Free vs premium WordPress security plugins 03 - Virusdie
One of the most important points, even if it does not look like it at first glance.
WordPress is updated several times a year and therefore it is very important that the plugin is also updated regularly to be compatible with the latest version of WordPress.
Updates are also important because they fix security as well as other bugs related to the functionality of the plugin itself.

4. What do users of the plugin think of it in their reviews?

If a plugin’s rating is high and the plugin has a large number of active installs, is not that sufficient evidence of quality? Then why should you read the comments?
Some plugins work great at first, but their functionality may not be at the same level over time. The best way to find out is to take a look at the comments.
There you will also find out what are the most common issues that users of this plugin encounter.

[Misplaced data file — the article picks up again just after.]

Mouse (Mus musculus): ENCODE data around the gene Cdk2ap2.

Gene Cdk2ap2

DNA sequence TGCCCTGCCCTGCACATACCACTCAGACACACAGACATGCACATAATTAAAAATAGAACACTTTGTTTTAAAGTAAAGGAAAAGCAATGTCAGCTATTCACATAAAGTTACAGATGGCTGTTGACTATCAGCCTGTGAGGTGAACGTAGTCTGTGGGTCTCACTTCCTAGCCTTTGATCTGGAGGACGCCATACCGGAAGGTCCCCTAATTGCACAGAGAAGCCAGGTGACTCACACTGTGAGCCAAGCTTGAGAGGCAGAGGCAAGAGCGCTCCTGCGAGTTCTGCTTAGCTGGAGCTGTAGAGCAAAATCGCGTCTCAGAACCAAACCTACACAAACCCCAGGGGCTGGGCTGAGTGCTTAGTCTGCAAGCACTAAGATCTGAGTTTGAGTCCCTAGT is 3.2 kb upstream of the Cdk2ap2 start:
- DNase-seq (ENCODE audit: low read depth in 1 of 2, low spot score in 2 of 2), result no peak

5. How complicated is it to install and use the plugin?

Some plugins are easier to use, but for others you need to put a lot of effort to make them work.
You can usually find this information on one of the tabs on the plugin page (usually the “Installation” or “Screenshots” tabs).

3 Golden WordPress Plugin Rules

#1 Plugins are not Pokémon and you do not have to collect them all.

Too many plugins slow down a site, and we all know Google does not like slow sites.

If you are aiming for a high position in the search engines, choose carefully which and how many plugins you will install.

#2 Read rule number 1 before installing any new plugin.

#3 Never, but really never, ignore rule number 2.

How and where to buy security Premium plugins?

It is important that you know when you are buying the plugin. Just as you choose a store to go to for a new laptop, for example, and pay close attention to the model, brand, performance, but also the behavior of the dealer from whom you expect to get all the necessary information, follow the same logic when buying a WordPress plugin.

On websites like virusdie.com, you will not only find what you are looking for, but you will always get additional security advice and support – is that really what you need.

Take care of every security segment in time. That way, you will not regret it later.

Yep, and now Virusdie has its own WordPress plugin! And you may download it for free Virusdie WordPress plugin.


Article by Ivica Delic
founder of FreelancersTools,
exclusively for Virusdie.